A new Australian study has raised concerns about how the government and super funds are interpreting retirement preparedness data. The study found 78 per cent of pre-retirees did not consider themselves ready for retirement.
This is a similar figure to data from a separate survey released in January, which showed only 20 per cent of Aussies expected to have enough money to retire.
That study, titled the Global Retirement Reality Report, was published by State Street Global Advisors. The new report, conducted by Capital Preferences and supported by Challenger, supports those earlier findings.
The Capital Preferences report, titled Revealing Member Income Preferences, also looks at the underlying factors driving pre-retirement uncertainty.
The reasons for doubts about retirement preparedness
What the study uncovered was that there was no clear link between preferences for income certainty and salary, age or super balance. Instead, the factors were far more nuanced and complicated. Preferences and concerns were “highly individualised”, making grouping data a difficult proposition.
In turn this could lead to government and super funds misinterpreting data when using it to create retirement preparedness strategies.
Capital Preferences co-founder and chief scientist Shachar Kariv explained the potential shortcomings. “Simply relying on demographic data to predict income certainty preferences will almost certainly misdiagnose members,” he said. As a result, this could “hinder super funds in providing fit-for-purpose retirement income assistance”.
Mr Kariv said the Capital Preferences report also highlighted a lack of knowledge of certain products that deliver retirement preparedness. He highlighted what he said were the top two contributing factors associated with a greater sense of retirement preparedness.
They were home ownership and ownership of a guaranteed lifetime income product (GLI), such as an annuity. However, the Capital Preferences report indicated that, of Australians aged under 65, two-thirds had no knowledge of GLI products. Further, only 8 per cent of those aged 55 to 65 had any awareness of GLI products.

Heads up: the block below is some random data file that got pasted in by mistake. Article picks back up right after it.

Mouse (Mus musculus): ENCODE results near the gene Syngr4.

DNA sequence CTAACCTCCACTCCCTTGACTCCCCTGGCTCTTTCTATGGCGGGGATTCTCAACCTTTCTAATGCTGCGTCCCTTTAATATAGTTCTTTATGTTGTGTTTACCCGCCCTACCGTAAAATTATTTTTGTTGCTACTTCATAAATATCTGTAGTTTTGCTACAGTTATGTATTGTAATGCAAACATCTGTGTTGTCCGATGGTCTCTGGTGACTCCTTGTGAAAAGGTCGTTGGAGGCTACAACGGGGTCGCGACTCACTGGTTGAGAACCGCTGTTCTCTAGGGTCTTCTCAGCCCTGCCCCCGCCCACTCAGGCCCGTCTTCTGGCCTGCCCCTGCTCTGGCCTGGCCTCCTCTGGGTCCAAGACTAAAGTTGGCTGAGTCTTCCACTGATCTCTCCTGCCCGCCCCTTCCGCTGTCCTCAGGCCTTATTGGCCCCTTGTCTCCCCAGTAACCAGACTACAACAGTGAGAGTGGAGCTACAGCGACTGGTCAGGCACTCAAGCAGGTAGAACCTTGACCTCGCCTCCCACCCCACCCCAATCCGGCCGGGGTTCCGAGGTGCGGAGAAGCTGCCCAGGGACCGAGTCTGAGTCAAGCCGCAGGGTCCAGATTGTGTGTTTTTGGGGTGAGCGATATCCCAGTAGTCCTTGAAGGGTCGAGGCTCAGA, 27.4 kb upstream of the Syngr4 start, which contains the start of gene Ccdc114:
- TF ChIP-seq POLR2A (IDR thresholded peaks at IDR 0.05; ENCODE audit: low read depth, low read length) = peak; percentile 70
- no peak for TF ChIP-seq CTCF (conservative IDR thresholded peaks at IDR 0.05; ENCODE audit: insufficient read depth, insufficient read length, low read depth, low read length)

Capital Preferences intimated that GLIs could help pre-retirees attain their long-term income certainty preferences, delivering that goal of retirement preparedness. But its research indicated that of the $1.23 trillion pool of retirement income savings, including superannuation, GLIs comprised only $43 billion.
While $43 billion sounds like a lot, it represents only 3.5 per cent of that total pool.
A future of being better prepared
Mr Kariv believes the Capital Preferences report shows a need to widen the scope of future retirement preparedness surveys. “Our findings highlight the importance of recovering individual preferences as part of the member experience,” he said. “Members can’t self-report their preferences in areas of risk, but they can show us with their decision-making.”
The Capital Preferences report will be one contribution to a consultation initiated last year byfinancial services minister Stephen Jones. This consultation examines how superannuation members can be supported in navigating the retirement income system. It also looks at how funds can deliver better retirement income products and making lifetime income products more accessible.
Today is the final day of that consultation process.
Do you feel you have adequate retirement preparedness? What could the government and super funds do to help? Let us know via the comments section below.
Also read: How to discover your perfect retirement age
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